I’m not much for those random, commemorative days, but there’s one next Tuesday which sounds very appealing.
It’s National Plan for Vacation Day. Ever heard of it? Me either, but I’m all for it. Apparently, this annual observance is the last Tuesday in January and is to remind us to plan our vacations for the coming year.
As if we needed a reminder.
As if anyone living in Central Illinois in the dead of winter needs a special day to encourage dreams of a warm weather getaway.
Even my fellow columnist Bill Flick is in vacation-planning mode. He’s promoting a European river cruise, “Medieval Treasures Cruise.”
Surprisingly, a lot of us don’t take our earned vacations. According to Project Time Off, an advocacy organization, Americans leave more than 600 million vacation days unused. We are too dedicated and hard working. Or we’re just procrastinators. People who sit down and plan the details of a trip are more likely to actually take it, says the group.
So maybe a special day focused on vacation planning isn’t a bad thing. As my editor at The Pantagraph dryly remarked when she learned of the national observance, “Should be daily.”
Personally, I love planning vacations. Reading about exotic destinations and looking at photos of faraway places is a great distraction. My parents and I can spend hours watching episodes of “Rick Steves’ Europe” on PBS.
Sometimes vacation dreams remain fantasies. There were years when I had no money, but plenty of time off, or, I had saved a little dough, but no vacation time. But when the stars align and I have both, look out!
I’m one of those people who plans every moment of her vacation. That may really annoy some, but my travel companions love it. We are always on the go.
I once worked with a man whose ideal vacation was to jump in the car with his wife and three kids and just drive. No hotel reservations, no commitments, no plan. Being tied to a schedule stressed him out. “Just drive,” he said.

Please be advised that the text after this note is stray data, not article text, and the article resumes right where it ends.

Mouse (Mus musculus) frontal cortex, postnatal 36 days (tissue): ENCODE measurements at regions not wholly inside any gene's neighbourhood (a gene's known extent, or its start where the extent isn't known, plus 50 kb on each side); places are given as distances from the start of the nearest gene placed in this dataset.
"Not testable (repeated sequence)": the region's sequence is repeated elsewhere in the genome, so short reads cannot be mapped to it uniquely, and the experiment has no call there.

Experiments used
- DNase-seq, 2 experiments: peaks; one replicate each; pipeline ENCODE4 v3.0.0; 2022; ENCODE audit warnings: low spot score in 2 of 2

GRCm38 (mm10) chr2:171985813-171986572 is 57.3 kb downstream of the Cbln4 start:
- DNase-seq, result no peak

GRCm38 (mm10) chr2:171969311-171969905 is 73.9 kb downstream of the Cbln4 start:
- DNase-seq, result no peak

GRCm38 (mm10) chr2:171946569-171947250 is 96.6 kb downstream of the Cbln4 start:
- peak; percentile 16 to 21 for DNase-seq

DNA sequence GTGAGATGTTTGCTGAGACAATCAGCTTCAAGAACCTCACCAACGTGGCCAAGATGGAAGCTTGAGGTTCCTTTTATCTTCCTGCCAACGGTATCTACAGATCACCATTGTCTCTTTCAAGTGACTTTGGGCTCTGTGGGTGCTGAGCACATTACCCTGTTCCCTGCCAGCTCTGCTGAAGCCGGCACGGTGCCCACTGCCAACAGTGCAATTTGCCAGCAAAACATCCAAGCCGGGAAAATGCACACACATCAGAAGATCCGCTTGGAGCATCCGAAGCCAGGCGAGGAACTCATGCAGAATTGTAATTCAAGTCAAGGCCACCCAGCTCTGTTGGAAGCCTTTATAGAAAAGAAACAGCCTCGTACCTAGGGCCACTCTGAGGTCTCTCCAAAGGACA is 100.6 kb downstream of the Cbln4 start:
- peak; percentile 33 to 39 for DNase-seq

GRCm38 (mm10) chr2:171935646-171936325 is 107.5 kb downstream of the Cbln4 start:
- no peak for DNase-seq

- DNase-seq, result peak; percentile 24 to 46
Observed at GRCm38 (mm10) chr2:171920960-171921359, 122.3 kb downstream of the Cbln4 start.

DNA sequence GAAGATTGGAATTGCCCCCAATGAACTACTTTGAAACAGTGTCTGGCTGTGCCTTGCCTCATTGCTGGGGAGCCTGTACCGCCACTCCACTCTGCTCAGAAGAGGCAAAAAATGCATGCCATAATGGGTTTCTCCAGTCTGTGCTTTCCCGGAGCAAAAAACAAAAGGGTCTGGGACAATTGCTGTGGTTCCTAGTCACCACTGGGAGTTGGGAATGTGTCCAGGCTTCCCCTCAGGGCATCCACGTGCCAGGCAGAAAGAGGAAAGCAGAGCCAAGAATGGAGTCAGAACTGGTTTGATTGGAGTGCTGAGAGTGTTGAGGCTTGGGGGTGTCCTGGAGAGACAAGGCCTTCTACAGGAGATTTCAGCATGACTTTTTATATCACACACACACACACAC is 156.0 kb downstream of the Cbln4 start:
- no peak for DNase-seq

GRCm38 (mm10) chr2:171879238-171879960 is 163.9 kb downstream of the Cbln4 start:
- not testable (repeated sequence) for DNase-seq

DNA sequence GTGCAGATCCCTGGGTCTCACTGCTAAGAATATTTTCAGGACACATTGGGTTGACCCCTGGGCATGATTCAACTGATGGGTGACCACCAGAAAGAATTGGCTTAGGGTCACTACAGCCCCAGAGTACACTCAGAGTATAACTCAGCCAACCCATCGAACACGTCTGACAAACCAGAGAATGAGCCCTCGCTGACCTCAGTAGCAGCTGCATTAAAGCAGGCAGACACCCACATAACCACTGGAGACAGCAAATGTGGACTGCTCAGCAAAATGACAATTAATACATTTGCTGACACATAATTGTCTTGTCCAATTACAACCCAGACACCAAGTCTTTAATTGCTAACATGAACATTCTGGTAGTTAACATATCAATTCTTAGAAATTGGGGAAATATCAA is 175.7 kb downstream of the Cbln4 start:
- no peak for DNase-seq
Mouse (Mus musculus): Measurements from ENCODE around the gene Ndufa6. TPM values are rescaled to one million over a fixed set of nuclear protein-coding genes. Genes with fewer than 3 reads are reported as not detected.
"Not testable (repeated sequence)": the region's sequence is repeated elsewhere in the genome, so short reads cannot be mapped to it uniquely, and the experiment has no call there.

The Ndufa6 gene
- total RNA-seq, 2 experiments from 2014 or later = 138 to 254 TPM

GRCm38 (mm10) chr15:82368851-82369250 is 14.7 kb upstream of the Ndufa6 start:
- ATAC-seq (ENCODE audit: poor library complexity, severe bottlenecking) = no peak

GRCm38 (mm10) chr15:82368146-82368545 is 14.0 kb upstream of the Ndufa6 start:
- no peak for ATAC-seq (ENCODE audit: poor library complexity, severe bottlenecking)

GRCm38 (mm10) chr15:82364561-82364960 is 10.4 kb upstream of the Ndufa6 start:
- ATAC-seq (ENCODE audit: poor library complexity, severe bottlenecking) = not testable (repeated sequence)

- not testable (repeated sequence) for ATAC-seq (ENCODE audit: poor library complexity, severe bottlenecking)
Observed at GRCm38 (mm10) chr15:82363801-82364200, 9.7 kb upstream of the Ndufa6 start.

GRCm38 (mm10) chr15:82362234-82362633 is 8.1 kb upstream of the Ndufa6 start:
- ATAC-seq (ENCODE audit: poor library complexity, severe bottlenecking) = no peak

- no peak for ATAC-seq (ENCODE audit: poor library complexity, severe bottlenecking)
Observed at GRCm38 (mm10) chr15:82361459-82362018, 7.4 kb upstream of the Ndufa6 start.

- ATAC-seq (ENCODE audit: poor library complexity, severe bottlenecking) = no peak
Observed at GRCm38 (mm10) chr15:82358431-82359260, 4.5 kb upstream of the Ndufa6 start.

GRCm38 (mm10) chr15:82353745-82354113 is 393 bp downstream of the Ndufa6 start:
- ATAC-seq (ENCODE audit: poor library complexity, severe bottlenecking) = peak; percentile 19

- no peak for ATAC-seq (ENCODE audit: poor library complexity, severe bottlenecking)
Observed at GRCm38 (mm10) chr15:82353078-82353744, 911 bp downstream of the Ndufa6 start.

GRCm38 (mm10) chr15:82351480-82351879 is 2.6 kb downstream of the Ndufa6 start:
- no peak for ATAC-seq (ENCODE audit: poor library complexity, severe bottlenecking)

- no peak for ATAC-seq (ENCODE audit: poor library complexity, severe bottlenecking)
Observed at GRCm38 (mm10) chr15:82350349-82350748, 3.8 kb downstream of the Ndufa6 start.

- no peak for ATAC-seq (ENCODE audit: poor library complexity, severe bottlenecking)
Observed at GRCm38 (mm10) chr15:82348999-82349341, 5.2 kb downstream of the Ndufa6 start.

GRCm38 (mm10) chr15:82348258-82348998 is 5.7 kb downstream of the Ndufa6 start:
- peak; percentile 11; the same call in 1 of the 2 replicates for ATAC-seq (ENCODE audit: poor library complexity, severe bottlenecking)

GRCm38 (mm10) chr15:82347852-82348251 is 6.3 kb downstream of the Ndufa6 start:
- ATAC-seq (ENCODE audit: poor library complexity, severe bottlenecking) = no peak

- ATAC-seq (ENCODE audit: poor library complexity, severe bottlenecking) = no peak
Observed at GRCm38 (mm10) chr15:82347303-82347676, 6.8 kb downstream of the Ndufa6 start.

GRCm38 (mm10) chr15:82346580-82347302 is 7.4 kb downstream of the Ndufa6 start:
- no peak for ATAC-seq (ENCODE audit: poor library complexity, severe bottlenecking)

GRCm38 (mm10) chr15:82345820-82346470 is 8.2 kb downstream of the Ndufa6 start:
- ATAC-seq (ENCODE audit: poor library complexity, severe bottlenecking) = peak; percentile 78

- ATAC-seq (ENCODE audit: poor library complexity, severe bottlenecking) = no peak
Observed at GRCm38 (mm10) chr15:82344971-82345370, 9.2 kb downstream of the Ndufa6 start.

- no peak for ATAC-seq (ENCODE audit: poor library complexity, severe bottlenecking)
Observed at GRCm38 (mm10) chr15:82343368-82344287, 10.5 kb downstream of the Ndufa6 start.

Another co-worker said she tried this relaxed travel approach with her honeymoon. On their wedding night, she and her new husband assumed they would just drive until they were tired and find a hotel with a vacancy. They ended up spending their first night as a married couple in the cold back seat of their car, parked at a rest stop.
“It was freezing,” she said. Apparently love was not enough to keep them warm.
The idea of “just drive” would “just drive” me nuts. You don’t have to always follow a plan, I advise fellow travelers, but at least have one.
However, even I have been known to toss schedules out the window. (Especially if that window has a balcony overlooking the sea.)
Last fall, a small group of us visited the Puglia region of Italy; the southeastern tip or the “heel of the boot.” As usual, I had designed an itinerary packed with sightseeing, eating and shopping, and I had arranged for a guide to teach us about local history. Every day was something new.
But when we arrived at Monopoli, Italy, a charming coastal town on the Mediterranean Sea, I took one look at the stunning view from the hotel’s rooftop terrace and canceled everything.
I texted the guide, “I’m sorry we aren’t doing anything tomorrow but sit here and gaze at the sea and sky.”
“Why don’t you join us?” I suggested. We had just met our guide, Anna, the day before, along with her parents and aunt who traveled an hour for coffee with us.
“What time?” she asked.
“Oh, it doesn’t matter,” I said. “Just come when you want.”
You know, just drive.